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"The Family Man"

Partial Story Analysis
By Vernon Zimmer

The following are beginning notes for a rewrite.

Wants to be Frank Capra's "It's A Wonderful Life" including the bell to signify the emissary from heaven played by Don Cheadle, the angel from the "Other Side".

In the Capra movie, Clarence the angel's mission was clear. To show George Bailey what life would have been like had he not lived.

In this movie, Cheadle's mission is to give the hero a "Glimpse" of an alternate life, a la "Sliding Doors." A glimpse has no intrinsic meaning in itself.

In the Capra film, George Bailey, the James Stewart character was going to commit suicide out of a sense of failure. Clarence the angel intercedes to show George what terrible things will happen if George is not around to prevent them from happening. Therefore, his life has important meaning to many people.

In this story, all is going well for the hero and there is no reason for an angel to provide a "glimpse," or intercede and intrude on the hero's life.

Any difficult questions are quickly skimmed over by the writers, typical of contemporary writing where the hard questions are not answered but sidestepped and avoided. Ugh. It's a trend alas.

Terrible title. Titles are money. Not this one.

Lots of story problems. Here are a few:

Hero at minute 15 gets a phone message from a girlfriend he left behind in 1987, 13 years earlier. He confers with his business head boss and decides not to call her back. Why not? He loved her then, what harm to call her back now?

(This boss later shows up in Act II by conveniently breaking down in his Rolls Royce convertible right in front of Big Ed's tire shop where the hero can corner him and thrill him with his interpretation of the ex boss's business deal put together by Saul Rubenik)

This critical happening is based on coincidence and accident; the two major no-no's of story telling (according to Aristotle). This could have been easily fixed. But in the current version a contrivance that remains annoying and unbelievable.

Later in Act III, when the hero spontaneously goes to her apartment in Manhattan (again we don't know what prompts this move), she acts surprised to see him even though he is now in the present tense and she called him in Act One in the present tense! Why then is she surprised?

Major goof. What the hey?

Next, he lies down on his bed and at minute 20 is suddenly catapulted to an alternate life as if he had married her in 1987. There is no reason for this to happen. No set up in story, especially since the hero decided rightfully not to call her back. He went to England 13 years earlier and never saw her again.

The major problem with this is we never saw what happened to cause the rift! Why didn't he spend the year in England and return to marry her? She was still in New York. She was available, never got married we learn later, and still loved him. What the heck happened then?

This kind of writing is all for author's convenience, cleverness over effectiveness. Skipping major story junctures for ease of not answering major points.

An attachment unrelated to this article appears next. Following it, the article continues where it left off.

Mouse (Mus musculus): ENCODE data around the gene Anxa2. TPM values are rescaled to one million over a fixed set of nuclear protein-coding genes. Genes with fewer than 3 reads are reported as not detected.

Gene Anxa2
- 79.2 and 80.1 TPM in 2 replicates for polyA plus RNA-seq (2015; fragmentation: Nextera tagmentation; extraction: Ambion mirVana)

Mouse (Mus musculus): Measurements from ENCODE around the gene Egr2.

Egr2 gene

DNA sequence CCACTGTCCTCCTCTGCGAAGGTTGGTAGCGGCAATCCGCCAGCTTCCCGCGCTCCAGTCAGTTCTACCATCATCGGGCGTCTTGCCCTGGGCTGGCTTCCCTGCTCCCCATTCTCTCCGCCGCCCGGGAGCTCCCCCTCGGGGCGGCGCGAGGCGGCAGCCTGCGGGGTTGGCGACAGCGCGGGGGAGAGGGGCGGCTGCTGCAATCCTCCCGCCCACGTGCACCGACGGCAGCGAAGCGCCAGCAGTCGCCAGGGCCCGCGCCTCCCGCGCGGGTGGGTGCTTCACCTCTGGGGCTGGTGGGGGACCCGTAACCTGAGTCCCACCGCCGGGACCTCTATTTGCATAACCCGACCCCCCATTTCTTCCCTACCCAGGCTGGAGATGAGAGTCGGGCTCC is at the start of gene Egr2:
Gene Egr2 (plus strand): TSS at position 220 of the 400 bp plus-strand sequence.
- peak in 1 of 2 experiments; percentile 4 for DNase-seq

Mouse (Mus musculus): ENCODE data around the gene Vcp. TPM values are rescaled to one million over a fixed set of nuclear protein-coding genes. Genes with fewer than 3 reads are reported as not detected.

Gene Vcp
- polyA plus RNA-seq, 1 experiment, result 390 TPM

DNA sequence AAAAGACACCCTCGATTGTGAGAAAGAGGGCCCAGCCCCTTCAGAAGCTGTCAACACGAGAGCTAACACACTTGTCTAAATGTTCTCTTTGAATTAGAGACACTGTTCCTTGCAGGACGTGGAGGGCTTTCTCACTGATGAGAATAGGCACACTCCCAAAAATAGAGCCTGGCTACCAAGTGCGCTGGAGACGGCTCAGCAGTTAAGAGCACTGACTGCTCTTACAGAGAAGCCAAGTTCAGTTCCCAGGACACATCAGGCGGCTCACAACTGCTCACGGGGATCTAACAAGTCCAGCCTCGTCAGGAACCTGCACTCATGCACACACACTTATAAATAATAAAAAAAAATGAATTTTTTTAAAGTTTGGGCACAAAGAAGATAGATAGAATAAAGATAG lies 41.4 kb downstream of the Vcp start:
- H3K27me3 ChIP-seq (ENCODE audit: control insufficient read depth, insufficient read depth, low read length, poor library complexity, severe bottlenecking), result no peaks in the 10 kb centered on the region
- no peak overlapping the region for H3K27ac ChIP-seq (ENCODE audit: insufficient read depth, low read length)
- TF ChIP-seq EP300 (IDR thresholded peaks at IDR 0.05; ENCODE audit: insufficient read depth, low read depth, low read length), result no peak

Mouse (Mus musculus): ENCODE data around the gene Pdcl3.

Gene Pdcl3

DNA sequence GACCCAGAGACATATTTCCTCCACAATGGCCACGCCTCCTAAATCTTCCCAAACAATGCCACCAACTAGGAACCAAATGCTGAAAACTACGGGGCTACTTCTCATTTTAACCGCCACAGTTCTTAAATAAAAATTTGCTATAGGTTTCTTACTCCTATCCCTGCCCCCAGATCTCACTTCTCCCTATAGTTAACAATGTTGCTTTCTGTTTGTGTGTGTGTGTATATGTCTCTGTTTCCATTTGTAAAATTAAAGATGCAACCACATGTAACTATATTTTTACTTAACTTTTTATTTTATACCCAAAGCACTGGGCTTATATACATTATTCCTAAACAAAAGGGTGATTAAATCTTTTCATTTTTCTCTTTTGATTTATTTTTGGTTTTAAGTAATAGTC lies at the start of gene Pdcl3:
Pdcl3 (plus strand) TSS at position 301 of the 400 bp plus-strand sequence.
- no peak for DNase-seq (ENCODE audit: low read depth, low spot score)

The author conveniently skips over all this pivotal story juncture with a convenient title "13 Years Later," killing the momentum of the story before we get to know these people and who they are.

Nowhere do we find out what happened in the intervening 13 years, killing the suspense. Hogwash.

In the pivotal speech in Act three, hero tries to convince his old girlfriend at the airport to give it another shot. Hero paraphrases the speech from "As Good As It Gets", sickeningly ripped off by every new writer lacking imagination. The "you made me a better man" speech.

The audience knows where it came from and it's unflattering plagiarism and off-putting.

Hero in Act II gets the hang of his time warp and alternate life in a few weeks with the aid of his daughter, aged four, who thinks he's an alien imposter.

Cute but really doesn't pay off. Daughter drops out of story thereafter, then reappears in the end to provide the bike bell bit.

Adolescents apparently wrote this movie with an adolescent sensibility.

The whole part of the story with Big Ed, her father, and how he got the job at the tire store and how he left the brokerage in Manhattan, in Act II, is glossed over in one quick speech in the car.

This is important stuff!

In reality, there are some scattered gags and laughs along the way, but not enough to compell one to recommend it to others.

In Act III, hero is jolted back into his Act One life but again there is no trigger, no time limit, and no reason for this happening which undermines the importance of his alternate life experience in Act II. It's again arbitrary.

In the end, the daughter's bike bell "rings", like the Christmas ornament in the Capra film, but why now?

Answer? Author's convenience, only. Nothing in the story sets this up because that is the difficult task, providing character motivation and reasons for things to happen in the story.

All of the above could have been addressed and solved before shooting the film at no additional cost.

The clarified story telling and additional character motivation would have made the film a bigger box office attraction and a greater critical success instead of the mixed reception it received.

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